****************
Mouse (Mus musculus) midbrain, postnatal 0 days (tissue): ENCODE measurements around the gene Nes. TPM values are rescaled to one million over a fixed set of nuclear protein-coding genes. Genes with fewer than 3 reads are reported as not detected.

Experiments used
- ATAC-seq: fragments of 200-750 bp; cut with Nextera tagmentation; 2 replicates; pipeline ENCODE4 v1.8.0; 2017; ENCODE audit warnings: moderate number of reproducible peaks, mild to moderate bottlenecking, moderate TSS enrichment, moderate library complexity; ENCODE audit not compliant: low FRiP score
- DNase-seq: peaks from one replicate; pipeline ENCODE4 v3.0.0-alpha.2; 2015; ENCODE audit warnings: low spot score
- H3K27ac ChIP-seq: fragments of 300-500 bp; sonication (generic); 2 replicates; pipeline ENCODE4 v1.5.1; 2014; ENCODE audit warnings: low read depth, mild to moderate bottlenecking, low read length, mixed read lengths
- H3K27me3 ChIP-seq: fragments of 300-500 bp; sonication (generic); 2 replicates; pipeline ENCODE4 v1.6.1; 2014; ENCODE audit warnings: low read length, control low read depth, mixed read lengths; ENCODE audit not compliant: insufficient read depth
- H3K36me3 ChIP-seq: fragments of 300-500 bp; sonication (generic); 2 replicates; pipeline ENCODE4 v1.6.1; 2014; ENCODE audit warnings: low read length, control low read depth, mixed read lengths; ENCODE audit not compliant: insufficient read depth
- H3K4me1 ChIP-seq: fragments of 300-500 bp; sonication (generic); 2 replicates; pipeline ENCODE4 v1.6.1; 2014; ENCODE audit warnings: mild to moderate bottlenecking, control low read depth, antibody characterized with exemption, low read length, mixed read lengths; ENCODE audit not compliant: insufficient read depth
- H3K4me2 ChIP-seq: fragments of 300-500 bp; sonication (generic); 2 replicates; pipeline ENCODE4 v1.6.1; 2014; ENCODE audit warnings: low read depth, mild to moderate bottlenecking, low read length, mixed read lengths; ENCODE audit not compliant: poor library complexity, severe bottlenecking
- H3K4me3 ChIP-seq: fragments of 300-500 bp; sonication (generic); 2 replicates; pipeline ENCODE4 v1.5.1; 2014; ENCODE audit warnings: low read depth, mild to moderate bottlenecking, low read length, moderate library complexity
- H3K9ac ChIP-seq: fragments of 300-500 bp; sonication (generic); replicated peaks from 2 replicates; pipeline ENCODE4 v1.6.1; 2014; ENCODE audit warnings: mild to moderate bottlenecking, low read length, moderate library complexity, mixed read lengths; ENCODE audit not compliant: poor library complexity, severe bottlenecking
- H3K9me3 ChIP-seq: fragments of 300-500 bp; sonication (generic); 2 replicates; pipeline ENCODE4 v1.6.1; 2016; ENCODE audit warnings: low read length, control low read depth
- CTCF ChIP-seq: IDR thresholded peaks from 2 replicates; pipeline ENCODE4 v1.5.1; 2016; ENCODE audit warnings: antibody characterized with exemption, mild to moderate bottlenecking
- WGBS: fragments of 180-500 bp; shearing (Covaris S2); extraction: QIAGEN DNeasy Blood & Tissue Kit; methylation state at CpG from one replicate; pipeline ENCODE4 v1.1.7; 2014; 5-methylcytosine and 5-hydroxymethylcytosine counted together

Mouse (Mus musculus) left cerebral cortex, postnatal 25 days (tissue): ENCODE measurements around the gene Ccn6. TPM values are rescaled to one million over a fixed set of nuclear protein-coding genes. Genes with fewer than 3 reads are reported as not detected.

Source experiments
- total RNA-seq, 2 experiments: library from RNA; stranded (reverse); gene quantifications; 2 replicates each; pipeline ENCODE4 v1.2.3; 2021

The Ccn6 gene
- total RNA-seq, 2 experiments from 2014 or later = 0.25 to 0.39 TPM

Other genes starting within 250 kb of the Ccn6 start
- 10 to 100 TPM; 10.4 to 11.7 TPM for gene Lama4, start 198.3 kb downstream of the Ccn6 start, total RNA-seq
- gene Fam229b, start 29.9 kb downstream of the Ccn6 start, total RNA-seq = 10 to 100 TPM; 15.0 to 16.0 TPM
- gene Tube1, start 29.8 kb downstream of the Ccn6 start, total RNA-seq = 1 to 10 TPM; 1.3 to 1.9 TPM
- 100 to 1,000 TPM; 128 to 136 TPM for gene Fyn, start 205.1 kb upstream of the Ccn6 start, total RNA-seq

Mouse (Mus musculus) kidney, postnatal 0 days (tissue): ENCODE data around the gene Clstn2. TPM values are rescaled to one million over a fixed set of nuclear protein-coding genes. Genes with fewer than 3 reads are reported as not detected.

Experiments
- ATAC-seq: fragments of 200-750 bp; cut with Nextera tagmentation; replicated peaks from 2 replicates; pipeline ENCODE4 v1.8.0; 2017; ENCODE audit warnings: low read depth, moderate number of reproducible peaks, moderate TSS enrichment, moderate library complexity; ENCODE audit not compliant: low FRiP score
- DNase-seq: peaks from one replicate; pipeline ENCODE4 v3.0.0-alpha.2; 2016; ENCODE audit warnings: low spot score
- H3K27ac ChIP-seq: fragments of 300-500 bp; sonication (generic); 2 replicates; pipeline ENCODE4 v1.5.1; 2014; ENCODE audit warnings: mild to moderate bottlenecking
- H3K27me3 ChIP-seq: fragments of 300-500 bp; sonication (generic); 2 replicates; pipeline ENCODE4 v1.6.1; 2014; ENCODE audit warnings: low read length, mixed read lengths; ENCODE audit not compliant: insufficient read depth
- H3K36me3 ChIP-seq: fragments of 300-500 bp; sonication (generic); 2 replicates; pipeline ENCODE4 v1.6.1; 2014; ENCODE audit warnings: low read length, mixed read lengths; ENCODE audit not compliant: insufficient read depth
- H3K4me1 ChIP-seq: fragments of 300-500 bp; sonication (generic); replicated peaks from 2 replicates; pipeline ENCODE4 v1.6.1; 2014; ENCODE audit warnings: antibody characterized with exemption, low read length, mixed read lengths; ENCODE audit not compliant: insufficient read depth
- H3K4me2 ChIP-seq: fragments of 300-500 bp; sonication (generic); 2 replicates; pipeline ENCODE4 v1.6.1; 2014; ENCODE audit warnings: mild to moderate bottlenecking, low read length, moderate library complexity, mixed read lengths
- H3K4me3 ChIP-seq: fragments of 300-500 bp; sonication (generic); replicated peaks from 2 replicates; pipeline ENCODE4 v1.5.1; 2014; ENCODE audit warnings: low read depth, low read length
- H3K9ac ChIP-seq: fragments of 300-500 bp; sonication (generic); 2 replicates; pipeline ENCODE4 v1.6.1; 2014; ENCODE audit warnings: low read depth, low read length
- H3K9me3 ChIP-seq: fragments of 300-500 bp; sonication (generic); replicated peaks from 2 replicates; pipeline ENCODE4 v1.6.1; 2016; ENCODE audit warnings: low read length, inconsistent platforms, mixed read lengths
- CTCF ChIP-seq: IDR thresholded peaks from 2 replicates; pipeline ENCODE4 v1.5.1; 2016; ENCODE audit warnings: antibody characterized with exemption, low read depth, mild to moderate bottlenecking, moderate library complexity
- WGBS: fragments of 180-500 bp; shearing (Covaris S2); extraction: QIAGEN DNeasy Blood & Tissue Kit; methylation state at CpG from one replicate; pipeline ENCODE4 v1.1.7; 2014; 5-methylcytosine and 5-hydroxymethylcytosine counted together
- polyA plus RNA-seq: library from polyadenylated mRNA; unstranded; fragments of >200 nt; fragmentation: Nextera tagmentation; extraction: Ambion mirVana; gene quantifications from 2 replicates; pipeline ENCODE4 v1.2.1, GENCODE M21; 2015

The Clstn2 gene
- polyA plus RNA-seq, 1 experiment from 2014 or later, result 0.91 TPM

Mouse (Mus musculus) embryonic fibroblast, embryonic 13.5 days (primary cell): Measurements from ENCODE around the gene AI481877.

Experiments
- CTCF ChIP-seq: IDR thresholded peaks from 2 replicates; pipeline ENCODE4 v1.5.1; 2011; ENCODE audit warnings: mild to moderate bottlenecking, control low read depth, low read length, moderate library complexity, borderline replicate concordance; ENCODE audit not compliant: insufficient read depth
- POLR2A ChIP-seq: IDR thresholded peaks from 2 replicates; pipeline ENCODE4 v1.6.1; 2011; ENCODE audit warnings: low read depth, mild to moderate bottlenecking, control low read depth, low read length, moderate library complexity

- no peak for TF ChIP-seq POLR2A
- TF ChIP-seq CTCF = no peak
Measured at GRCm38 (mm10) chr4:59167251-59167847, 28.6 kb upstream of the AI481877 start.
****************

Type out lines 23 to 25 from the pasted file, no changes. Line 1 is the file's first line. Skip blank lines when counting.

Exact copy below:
- gene Tube1, start 29.8 kb downstream of the Ccn6 start, total RNA-seq = 1 to 10 TPM; 1.3 to 1.9 TPM
- 100 to 1,000 TPM; 128 to 136 TPM for gene Fyn, start 205.1 kb upstream of the Ccn6 start, total RNA-seq

Mouse (Mus musculus) kidney, postnatal 0 days (tissue): ENCODE data around the gene Clstn2. TPM values are rescaled to one million over a fixed set of nuclear protein-coding genes. Genes with fewer than 3 reads are reported as not detected.